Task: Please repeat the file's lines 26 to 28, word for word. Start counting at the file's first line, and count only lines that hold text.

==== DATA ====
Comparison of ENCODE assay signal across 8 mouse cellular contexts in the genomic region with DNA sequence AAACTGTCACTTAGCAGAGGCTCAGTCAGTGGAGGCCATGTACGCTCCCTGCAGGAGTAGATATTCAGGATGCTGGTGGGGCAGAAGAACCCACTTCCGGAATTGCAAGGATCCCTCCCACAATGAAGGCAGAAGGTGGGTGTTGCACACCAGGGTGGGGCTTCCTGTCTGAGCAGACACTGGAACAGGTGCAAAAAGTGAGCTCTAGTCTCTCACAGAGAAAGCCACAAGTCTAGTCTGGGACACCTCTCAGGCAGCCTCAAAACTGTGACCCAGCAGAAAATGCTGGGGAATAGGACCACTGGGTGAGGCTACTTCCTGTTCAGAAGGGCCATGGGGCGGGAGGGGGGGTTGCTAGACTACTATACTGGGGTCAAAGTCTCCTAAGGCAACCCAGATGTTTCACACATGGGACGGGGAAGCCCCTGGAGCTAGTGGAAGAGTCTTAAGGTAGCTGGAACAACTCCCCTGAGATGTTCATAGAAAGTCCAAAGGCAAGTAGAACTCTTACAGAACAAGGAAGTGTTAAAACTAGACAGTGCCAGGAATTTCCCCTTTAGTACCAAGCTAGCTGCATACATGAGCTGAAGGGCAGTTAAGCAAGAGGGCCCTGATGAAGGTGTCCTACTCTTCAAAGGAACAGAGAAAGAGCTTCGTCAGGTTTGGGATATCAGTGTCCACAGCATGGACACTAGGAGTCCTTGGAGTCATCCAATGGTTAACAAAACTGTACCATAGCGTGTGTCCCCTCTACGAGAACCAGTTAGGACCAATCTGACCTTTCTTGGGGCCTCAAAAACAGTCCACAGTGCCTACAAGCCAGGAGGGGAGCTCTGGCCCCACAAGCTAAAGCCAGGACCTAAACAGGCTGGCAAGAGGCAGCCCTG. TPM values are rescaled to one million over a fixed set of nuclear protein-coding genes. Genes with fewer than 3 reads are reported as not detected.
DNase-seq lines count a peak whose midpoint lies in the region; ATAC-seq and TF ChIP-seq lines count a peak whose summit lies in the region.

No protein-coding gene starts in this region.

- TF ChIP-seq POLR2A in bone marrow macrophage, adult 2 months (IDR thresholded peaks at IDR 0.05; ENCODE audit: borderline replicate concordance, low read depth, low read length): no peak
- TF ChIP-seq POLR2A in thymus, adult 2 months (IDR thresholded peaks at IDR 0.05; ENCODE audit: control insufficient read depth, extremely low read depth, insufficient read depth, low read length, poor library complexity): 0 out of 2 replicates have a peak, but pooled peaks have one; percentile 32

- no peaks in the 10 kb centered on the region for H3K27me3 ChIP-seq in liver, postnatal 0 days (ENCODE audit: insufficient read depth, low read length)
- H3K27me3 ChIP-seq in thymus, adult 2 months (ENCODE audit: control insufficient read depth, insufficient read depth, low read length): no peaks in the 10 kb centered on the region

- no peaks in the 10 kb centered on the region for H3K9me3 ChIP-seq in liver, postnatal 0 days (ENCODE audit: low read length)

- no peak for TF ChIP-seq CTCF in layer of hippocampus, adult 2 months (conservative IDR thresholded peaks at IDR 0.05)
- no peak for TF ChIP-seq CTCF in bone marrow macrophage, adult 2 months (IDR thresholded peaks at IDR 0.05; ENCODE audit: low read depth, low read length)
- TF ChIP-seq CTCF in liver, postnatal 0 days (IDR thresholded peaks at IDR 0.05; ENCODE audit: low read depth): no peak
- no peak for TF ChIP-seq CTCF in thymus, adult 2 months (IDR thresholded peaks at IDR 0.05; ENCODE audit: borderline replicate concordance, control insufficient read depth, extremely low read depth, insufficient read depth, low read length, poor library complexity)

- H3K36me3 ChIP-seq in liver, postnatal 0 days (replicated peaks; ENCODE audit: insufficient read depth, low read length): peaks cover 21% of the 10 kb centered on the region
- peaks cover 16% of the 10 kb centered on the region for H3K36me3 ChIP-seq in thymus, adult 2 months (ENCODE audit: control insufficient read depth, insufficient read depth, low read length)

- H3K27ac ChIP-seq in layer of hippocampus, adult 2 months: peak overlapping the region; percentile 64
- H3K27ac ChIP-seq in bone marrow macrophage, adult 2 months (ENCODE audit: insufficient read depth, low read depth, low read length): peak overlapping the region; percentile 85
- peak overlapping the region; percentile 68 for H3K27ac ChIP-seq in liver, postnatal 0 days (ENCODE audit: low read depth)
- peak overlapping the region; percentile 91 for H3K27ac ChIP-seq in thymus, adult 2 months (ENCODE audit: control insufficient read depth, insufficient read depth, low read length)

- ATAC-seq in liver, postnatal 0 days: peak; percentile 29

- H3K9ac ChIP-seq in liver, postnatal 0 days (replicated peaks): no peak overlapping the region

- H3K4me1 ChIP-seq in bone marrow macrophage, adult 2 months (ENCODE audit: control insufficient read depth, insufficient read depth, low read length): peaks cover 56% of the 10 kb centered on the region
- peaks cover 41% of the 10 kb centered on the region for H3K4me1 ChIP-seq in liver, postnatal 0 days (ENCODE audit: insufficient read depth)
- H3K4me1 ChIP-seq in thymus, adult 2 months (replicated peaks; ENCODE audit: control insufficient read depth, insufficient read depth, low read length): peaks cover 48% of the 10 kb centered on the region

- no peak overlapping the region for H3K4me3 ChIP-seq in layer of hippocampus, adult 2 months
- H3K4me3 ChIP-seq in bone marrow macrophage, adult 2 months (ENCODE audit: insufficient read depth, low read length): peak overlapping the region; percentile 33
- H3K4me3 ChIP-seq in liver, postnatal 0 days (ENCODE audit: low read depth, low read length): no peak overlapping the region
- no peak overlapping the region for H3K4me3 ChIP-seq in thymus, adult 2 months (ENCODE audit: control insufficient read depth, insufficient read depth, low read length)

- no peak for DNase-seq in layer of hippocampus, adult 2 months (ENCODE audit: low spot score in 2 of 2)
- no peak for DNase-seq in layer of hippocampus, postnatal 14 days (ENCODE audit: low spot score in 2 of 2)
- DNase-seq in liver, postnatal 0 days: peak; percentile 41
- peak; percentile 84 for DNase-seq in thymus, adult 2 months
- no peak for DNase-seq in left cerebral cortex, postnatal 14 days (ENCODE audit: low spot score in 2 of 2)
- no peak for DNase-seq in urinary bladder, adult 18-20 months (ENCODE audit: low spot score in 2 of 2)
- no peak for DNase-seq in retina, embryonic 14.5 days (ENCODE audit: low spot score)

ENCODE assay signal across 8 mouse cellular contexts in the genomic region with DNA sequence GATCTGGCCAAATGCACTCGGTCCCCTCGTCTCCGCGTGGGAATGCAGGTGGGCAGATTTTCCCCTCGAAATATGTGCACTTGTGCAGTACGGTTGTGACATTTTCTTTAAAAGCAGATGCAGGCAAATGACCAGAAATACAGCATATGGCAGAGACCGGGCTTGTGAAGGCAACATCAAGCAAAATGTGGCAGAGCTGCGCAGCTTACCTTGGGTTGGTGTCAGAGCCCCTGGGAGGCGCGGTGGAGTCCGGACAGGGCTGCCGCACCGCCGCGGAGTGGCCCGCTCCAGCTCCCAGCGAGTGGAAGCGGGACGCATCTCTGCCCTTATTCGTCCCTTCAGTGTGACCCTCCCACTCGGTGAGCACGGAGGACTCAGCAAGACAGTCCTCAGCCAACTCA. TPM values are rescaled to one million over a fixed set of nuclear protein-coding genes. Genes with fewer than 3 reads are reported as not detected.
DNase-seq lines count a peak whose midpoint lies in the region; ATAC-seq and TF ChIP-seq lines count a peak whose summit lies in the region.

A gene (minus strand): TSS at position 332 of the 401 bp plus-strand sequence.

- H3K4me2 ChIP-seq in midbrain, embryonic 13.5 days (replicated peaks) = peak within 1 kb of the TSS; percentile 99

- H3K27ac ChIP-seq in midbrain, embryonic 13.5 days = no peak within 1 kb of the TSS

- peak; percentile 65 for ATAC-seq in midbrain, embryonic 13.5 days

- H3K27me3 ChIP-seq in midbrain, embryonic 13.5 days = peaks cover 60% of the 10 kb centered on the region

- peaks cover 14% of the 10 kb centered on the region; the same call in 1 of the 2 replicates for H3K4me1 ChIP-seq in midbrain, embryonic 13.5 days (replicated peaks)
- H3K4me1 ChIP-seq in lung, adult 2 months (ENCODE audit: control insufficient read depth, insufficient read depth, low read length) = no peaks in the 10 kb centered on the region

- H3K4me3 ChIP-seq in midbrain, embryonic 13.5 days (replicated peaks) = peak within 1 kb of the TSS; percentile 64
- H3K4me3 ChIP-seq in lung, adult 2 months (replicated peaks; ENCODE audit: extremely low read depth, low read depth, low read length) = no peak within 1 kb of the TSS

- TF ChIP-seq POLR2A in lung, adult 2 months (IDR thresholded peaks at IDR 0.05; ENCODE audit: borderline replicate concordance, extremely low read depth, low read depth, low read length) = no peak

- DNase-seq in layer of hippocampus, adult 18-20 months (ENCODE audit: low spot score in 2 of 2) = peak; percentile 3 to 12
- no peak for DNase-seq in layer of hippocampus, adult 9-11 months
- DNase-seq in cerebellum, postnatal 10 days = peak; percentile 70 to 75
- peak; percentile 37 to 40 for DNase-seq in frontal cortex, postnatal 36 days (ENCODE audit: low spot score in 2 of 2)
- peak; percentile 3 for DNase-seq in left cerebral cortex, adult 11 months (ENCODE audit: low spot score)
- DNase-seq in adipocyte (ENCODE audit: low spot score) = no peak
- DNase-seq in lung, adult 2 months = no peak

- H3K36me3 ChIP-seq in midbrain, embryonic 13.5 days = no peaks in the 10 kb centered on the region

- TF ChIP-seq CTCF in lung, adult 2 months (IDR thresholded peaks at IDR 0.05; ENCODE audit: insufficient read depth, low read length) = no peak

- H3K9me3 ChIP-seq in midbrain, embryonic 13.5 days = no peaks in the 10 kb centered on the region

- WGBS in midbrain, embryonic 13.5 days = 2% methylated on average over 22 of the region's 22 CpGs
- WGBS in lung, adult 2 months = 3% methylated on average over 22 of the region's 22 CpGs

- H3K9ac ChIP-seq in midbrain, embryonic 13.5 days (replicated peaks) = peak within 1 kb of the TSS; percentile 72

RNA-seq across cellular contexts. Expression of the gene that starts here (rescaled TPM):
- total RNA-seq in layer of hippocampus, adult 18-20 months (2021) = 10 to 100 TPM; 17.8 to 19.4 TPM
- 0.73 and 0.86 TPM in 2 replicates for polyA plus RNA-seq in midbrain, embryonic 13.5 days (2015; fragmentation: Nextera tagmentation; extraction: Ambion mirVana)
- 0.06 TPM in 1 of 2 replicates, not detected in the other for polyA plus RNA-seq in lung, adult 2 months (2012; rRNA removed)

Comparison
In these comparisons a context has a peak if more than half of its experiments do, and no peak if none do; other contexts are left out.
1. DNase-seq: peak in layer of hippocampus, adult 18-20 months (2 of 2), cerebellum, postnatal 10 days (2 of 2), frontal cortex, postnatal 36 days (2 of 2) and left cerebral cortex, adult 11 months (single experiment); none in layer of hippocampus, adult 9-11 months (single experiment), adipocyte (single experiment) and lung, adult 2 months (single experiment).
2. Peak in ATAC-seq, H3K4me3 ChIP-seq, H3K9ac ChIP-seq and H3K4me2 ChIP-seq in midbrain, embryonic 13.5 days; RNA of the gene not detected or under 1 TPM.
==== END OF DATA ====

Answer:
- H3K4me3 ChIP-seq in liver, postnatal 0 days (ENCODE audit: low read depth, low read length): no peak overlapping the region
- no peak overlapping the region for H3K4me3 ChIP-seq in thymus, adult 2 months (ENCODE audit: control insufficient read depth, insufficient read depth, low read length)

- no peak for DNase-seq in layer of hippocampus, adult 2 months (ENCODE audit: low spot score in 2 of 2)